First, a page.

Meet Digby - born and bred in Yorkshire, he's the UK's first guide horse in training

Guide dogs help thousands of visually impaired or blind people to get around safely and independently. Now a horse is being trained to do the same. Laura Drysdale reports.

post a letter in Northallerton and you may find a horse stood patiently behind you as he waits to do the same.

Digby, an 18-month-old American Miniature breed, lives in the North Yorkshire town with his owner Katy Smith - and is ‘the UK’s first guide horse in training’.

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“The training process with Digby is in the phase of getting him used to every single thing he will come across and even more in his working life,” explains Katy.

Katy Smith hasg a cup of tea with Digby in the first class lounge at Darlington railway station.Katy Smith hasg a cup of tea with Digby in the first class lounge at Darlington railway station.
Katy Smith hasg a cup of tea with Digby in the first class lounge at Darlington railway station.

“He is also learning basic commands like forward, wait and stop, waiting for traffic, crossing the road, going in a straight line, finding a post box and now he is taller, he can find the opening to post the letter. He can go up to a crossing and push the button and wait for a green man to cross the road.”

Going to the bank and boarding a train are among other skills he is learning in the market town and “he just takes it all in his stride,” Katy says. “He doesn’t bat an eyelid.”

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Digby will later need to put his skills into practice on the busy streets of London, where he will live once fully trained. Next year, he will be introduced to the hustle and bustle of the capital as he is coached specifically to become a guide for Helena Hird, a visually impaired civil servant at the Office for National Statistics.

Digby the guide horse gets used to trains.Digby the guide horse gets used to trains.
Digby the guide horse gets used to trains.

It is hoped Digby, who is about 33 inches tall, will be able to get to grips with the likes of tube travel and attending restaurants and pubs so that he can help Helena run errands, commute to work, go shopping and socialise, giving her more confidence and independence to get out and about.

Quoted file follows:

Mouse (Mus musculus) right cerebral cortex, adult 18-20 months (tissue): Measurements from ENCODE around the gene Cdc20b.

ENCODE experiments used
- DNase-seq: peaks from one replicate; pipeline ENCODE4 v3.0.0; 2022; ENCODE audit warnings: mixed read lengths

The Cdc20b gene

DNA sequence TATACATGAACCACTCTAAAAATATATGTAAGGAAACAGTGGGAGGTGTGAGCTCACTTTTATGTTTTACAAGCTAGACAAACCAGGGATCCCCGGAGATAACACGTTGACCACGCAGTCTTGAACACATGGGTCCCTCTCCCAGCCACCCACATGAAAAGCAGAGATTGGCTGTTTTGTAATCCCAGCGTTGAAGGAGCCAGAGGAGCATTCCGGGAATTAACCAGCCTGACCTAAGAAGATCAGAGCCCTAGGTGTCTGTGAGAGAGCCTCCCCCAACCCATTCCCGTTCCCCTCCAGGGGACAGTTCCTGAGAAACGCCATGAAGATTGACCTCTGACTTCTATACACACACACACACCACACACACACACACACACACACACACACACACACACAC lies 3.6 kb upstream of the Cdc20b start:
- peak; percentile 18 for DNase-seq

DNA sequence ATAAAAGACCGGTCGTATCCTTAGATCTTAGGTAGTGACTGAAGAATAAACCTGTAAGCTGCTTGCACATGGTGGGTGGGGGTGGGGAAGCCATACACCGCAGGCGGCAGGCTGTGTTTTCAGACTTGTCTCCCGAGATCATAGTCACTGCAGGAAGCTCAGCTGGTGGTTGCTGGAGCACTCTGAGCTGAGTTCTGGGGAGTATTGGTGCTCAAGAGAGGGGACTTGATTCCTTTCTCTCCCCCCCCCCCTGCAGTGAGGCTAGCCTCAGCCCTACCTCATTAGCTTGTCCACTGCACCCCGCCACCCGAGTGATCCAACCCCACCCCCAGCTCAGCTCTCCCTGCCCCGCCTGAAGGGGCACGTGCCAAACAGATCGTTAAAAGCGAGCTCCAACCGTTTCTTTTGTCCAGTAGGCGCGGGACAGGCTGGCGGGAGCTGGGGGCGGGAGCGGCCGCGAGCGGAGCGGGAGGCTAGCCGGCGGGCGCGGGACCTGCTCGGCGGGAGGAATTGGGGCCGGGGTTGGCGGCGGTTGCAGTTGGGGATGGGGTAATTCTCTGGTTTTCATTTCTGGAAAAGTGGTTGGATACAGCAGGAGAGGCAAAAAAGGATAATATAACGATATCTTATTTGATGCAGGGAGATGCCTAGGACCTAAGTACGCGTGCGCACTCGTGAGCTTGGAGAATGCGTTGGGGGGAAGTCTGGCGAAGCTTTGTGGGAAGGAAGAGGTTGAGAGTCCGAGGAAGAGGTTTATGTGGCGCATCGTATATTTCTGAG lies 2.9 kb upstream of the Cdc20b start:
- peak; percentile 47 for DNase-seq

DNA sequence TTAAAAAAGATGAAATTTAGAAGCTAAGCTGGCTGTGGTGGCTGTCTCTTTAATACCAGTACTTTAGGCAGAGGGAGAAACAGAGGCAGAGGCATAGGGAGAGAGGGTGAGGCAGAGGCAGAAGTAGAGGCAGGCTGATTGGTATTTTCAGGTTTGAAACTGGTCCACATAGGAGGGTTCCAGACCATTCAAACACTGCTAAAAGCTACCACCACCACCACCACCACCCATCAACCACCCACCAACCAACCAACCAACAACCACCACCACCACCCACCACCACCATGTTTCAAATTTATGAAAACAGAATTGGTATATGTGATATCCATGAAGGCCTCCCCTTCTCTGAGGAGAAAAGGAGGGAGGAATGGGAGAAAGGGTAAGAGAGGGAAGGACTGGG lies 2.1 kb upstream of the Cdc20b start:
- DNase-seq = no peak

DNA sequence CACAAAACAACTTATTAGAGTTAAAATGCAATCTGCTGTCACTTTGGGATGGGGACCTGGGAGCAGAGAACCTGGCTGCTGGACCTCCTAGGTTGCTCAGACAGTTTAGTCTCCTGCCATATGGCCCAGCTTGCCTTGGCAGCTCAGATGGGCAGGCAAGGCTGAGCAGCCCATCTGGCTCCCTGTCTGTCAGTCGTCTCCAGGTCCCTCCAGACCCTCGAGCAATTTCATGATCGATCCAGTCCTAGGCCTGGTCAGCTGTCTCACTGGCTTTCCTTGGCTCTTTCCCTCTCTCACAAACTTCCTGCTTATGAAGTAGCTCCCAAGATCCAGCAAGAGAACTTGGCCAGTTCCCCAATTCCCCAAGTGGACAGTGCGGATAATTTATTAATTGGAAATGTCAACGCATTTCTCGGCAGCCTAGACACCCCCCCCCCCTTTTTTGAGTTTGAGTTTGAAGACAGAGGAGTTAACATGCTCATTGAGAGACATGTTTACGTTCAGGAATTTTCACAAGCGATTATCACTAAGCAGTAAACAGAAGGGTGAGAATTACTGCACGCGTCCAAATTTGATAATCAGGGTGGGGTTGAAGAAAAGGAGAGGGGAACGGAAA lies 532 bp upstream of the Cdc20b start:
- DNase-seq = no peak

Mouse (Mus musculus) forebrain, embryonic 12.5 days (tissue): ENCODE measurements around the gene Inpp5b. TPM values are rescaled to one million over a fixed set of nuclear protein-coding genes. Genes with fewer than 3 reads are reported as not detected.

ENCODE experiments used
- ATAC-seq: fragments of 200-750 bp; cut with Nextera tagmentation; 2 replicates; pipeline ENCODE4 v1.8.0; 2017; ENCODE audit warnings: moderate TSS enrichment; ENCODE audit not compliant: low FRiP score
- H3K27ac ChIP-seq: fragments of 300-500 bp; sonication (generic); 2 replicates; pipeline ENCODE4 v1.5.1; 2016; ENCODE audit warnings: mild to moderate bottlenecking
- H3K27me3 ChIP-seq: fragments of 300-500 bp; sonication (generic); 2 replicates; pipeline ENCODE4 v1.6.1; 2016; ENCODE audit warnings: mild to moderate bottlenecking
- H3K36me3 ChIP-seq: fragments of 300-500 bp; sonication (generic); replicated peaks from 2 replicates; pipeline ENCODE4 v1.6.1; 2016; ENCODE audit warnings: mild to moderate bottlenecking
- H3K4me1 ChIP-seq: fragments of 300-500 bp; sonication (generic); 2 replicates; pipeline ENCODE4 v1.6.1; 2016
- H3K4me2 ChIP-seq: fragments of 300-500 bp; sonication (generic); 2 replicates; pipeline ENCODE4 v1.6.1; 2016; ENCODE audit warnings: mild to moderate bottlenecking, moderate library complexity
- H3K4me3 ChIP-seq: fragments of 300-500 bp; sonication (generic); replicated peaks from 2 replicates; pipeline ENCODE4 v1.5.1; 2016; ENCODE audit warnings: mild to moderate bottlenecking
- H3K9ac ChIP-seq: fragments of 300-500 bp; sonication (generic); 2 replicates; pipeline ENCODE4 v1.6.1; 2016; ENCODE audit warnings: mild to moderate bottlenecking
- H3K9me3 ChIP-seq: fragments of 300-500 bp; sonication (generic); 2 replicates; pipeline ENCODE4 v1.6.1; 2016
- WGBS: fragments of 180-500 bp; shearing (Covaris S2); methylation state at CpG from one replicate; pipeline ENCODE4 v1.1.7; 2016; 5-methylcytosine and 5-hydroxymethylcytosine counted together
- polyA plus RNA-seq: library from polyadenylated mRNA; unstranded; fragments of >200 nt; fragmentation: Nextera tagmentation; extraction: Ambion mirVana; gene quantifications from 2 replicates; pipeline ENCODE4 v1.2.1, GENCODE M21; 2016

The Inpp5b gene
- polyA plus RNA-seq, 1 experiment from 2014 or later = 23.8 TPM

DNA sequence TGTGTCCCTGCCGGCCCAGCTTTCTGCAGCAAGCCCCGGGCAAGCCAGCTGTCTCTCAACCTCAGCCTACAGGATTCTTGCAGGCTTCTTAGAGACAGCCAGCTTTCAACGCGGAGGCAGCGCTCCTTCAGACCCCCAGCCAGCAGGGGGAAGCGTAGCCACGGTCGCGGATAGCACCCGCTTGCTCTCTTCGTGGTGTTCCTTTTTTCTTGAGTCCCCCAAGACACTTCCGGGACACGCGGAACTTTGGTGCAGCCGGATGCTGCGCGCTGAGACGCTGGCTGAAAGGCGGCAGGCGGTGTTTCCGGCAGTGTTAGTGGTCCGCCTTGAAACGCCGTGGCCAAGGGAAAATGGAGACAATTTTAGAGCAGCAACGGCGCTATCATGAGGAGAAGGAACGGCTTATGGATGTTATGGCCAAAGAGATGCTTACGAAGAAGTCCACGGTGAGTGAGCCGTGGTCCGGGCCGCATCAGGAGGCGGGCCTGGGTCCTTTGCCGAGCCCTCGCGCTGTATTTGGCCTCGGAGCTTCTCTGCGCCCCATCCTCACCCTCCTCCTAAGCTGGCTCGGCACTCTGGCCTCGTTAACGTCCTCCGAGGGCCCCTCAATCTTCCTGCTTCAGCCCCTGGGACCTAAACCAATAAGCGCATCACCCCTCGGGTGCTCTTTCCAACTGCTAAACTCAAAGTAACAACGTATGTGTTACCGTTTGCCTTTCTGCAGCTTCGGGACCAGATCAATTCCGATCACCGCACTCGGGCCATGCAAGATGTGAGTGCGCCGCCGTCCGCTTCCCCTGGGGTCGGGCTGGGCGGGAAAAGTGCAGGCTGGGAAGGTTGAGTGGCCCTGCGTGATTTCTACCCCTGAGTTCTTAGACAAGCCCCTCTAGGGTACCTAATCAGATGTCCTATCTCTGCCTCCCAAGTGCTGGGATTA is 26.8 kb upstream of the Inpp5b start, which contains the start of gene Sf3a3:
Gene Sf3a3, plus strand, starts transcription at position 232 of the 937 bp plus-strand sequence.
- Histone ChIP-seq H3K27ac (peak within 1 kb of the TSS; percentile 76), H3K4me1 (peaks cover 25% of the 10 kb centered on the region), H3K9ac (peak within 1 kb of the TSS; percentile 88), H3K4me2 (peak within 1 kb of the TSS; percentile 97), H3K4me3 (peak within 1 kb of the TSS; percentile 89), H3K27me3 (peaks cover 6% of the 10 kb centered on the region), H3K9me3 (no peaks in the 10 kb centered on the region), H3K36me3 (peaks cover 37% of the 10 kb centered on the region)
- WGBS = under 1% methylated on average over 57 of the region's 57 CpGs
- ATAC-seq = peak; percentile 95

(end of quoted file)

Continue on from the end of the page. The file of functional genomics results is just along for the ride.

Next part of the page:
“I have used a cane but I personally found it quite isolating,” the 51-year-old says. “And because I don’t look visually impaired, I have quite often struggled to get people to help.They are always lovely when they find out I am, but having a horse cuts through that. [People] realise there’s a challenge.”

Helena, who has Stargardt disease, began losing her vision around a decade ago. A horse rider, who says she has spent much of her life around the animals, she had hoped for an equine guide for several years, after seeing horses offering assistance in America.

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Across the Atlantic, The Guide Horse Foundation has been established for nearly two decades. Founded in 1999, its mission is to provide a “safe, cost-effective and reliable mobility alternative for visually impaired people” through the use of miniature horses as assistance animals.

Digby was calm amongst passengers.Digby was calm amongst passengers.
Digby was calm amongst passengers.

But, Helena says, whenever she mentioned the idea in the UK, “people just looked at me as if I was mad, and that’s never going to happen here. I kept holding out, thinking one day it will.”

Helena made contact with Katy after seeing articles about Digby in the news earlier this year. At the time, he was being trained for journalist Mohammed Salim Patel who is scared of dogs, and Helena approached Katy to enquire about getting a guide horse of her own. But after Digby grew too big for Mr Patel, since November Helena has instead been paired with him - and the duo have started to bond and build a relationship.